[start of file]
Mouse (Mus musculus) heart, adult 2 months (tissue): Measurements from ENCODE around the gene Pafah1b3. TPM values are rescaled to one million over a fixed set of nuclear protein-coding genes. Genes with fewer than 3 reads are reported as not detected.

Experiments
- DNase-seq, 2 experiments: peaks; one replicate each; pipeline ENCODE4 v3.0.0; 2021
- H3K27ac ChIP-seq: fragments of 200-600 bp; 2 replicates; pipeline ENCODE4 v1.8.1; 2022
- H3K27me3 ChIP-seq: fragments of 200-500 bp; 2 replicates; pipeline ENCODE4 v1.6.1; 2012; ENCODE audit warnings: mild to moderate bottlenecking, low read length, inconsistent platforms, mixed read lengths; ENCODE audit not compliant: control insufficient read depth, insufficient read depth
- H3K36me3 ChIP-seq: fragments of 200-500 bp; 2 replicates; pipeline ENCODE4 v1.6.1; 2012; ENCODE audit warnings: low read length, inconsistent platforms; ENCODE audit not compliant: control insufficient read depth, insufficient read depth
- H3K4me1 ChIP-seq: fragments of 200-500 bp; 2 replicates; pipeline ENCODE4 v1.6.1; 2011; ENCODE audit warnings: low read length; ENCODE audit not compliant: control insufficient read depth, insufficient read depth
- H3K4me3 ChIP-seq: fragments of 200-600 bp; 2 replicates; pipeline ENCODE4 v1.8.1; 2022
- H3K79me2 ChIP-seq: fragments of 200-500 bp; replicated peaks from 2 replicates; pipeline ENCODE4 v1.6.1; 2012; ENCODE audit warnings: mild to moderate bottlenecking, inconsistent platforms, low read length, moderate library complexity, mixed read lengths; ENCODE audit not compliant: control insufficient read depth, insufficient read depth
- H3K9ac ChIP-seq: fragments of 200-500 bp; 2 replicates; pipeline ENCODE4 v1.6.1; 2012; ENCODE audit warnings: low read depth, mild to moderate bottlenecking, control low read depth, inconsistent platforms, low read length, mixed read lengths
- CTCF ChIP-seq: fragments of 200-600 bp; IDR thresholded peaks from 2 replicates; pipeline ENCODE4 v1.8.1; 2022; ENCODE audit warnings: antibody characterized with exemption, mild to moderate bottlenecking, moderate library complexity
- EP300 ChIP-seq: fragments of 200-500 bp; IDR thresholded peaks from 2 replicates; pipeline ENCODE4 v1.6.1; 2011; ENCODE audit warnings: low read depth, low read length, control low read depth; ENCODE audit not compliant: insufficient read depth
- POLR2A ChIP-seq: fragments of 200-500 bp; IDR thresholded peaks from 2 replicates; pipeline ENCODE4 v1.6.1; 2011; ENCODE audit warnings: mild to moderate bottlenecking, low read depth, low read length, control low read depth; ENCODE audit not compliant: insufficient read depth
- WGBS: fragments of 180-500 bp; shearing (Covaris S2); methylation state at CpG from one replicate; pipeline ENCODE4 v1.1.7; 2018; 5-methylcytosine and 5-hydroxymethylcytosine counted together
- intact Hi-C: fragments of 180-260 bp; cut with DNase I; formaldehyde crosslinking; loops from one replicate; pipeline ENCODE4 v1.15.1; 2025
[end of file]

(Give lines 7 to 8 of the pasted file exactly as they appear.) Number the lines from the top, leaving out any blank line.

- H3K4me1 ChIP-seq: fragments of 200-500 bp; 2 replicates; pipeline ENCODE4 v1.6.1; 2011; ENCODE audit warnings: low read length; ENCODE audit not compliant: control insufficient read depth, insufficient read depth
- H3K4me3 ChIP-seq: fragments of 200-600 bp; 2 replicates; pipeline ENCODE4 v1.8.1; 2022